CAPE TOWN - It is that time of the year when many people are working hard at their New Year's resolutions, such as losing weight, cutting down on carbs, limiting alcohol intake, saving money, letting go of toxic relationships, becoming a better person – the "fresh start" list goes on. Often, these resolutions last only a month, then slowly fizzle out, and we go back to the old way of doing things – until the next new year when we make the same resolutions.

The Credit Ombud, Nicky Lala Mohan, challenges South Africans to go on a credit diet. Financial health is one of the most important things for your overall well-being. Many consumers (almost 10 million, according to the National Credit Regulator's Credit Bureau Monitor) are credit overweight and need to go on a credit diet as soon as possible. “This is not a quick-fix diet but a lifestyle change that will require discipline,” says Lala Mohan. For some credit-overweight consumers, credit weight loss may happen quickly, whereas it may take longer for credit-obese consumers.

The factors that contribute to consumers' unhealthy credit lifestyles are:

  • Instant gratification – people won't wait for what they want until they have saved enough for it;
  • Over-indulgence – taking out credit in response to adverts;
  • Lack of knowledge – not understanding the true cost of credit: the interest, fees and the penalties for late or non-payment;
  • Keeping up with the Khumalos and the Joneses – some consumers take out credit so they can have what their peers have; and
  • Unforeseen circumstances – losing a job, or sudden expenses for which consumers have not made provision.

Here is the Credit Ombud's credit diet plan:

1. Shun "you qualify for" or "you have been pre-approved" offers. Consumers who fall for these offers often end up with debt, resulting in unplanned monthly instalments and interest.

2. Clean up your credit record. It's important to pay your debt on time, every month, and to pay the full amount. If you pay late, skip payments or short pay, this information is reported to the credit bureaus and reflects as arrears on your credit report. A bad credit report can come between you and your dream job because some employers check your credit status.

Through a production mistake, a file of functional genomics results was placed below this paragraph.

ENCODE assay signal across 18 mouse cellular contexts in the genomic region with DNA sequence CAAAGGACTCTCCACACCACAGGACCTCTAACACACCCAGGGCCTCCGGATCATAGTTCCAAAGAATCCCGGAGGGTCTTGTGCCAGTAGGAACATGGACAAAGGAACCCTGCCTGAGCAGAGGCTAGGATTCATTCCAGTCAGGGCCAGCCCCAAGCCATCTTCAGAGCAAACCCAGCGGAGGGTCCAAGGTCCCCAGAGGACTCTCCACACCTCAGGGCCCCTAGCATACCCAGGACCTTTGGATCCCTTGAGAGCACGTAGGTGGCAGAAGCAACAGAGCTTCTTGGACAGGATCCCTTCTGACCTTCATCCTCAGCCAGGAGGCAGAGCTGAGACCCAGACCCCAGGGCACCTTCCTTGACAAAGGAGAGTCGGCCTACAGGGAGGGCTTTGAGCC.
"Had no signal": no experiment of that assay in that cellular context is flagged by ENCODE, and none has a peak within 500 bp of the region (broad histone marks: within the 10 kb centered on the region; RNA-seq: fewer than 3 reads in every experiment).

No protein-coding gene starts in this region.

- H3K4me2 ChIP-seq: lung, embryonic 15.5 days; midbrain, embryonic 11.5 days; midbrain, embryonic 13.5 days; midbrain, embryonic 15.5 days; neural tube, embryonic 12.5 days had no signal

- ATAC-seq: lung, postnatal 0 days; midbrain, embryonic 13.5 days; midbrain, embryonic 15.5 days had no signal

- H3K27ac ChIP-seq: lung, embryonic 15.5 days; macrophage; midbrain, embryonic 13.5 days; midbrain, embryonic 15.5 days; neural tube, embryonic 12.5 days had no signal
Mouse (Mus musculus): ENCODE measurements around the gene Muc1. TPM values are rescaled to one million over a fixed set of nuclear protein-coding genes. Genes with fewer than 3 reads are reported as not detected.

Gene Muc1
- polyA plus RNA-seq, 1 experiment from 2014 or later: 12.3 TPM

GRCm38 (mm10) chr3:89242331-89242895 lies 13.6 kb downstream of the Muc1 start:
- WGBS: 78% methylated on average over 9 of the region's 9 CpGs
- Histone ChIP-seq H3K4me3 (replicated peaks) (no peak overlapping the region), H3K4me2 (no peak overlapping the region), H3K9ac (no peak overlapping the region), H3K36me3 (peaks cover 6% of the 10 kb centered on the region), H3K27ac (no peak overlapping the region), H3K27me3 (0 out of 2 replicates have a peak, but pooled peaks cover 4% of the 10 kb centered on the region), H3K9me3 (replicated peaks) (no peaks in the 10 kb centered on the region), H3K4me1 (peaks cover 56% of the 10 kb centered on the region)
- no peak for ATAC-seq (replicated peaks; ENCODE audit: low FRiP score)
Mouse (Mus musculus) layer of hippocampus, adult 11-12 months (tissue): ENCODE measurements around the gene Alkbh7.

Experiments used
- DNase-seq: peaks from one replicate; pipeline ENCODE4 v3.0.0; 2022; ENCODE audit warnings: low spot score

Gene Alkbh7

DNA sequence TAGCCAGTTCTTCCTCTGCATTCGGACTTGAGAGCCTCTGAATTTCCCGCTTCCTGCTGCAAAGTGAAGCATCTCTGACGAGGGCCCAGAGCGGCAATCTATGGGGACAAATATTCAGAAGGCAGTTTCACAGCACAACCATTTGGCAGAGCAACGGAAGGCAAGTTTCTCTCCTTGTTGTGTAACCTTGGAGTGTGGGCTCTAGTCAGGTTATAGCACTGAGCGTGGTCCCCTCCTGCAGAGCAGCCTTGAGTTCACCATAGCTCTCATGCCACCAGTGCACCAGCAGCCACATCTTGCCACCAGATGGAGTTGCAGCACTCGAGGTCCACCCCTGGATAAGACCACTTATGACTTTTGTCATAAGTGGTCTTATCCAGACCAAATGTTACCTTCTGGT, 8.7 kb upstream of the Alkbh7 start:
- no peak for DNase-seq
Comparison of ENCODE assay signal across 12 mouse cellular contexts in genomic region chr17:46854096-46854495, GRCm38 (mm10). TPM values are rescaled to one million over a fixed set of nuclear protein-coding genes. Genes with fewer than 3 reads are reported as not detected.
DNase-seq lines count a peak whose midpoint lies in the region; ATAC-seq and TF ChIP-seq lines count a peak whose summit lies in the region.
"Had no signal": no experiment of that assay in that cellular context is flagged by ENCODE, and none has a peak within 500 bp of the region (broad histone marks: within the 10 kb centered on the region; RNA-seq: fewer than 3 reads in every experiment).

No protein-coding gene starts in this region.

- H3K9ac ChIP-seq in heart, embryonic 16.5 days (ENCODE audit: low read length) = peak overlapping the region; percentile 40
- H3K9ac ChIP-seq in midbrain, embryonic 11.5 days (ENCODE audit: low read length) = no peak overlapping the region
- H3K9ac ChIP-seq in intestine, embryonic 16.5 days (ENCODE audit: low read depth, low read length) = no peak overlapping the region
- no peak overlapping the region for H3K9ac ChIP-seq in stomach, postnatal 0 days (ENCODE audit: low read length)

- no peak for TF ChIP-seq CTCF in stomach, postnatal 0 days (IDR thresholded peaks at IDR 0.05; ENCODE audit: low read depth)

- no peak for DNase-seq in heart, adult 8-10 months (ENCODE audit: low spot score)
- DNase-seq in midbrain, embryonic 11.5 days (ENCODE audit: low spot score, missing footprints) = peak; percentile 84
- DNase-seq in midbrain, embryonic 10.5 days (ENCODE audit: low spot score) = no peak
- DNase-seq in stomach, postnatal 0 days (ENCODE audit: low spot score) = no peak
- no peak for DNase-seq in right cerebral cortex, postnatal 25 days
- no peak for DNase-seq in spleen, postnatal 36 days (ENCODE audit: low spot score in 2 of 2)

3. Have a plan to pay off your debt. You should start with the debt that attracts the highest interest rate. Once the debt has been paid off, close the account.

4. Just because the Khumalos and the Joneses have it, doesn't mean you should have it too. Always ask yourself why you are buying something on credit. Your reasons will give you an indication of whether you really need the item, or simply want it.

5. Learn to say, "No, I cannot afford. It’s not in my budget". Don’t over-commit yourself to family or friends if they need your help financially. Be clear on what you can afford.

6. End the "too much month at the end of the money" habit. Cut out a few luxuries and you will start seeing a difference. Little things can also make a difference, such as packing lunch for work instead of buying take-aways, eating at home before going grocery shopping, and joining a lift club.

7. Cash is king. Saving for a purchase is better than credit because you save on interest and fees. Remember that while you owe on it, you don’t own it.  

Consumers can contact the office of the Credit Ombud for free assistance if they have problems relating to credit agreements with non-bank credit providers, such as clothing and furniture retailers, as well as micro-lenders, fraudulent listings and emolument attachment orders (“garnishee orders”), or have complaints about their credit bureau listings. The office can be contacted on 0861 66 28 37 or [email protected], or send an SMS to 44786 and we will call you. The office's website is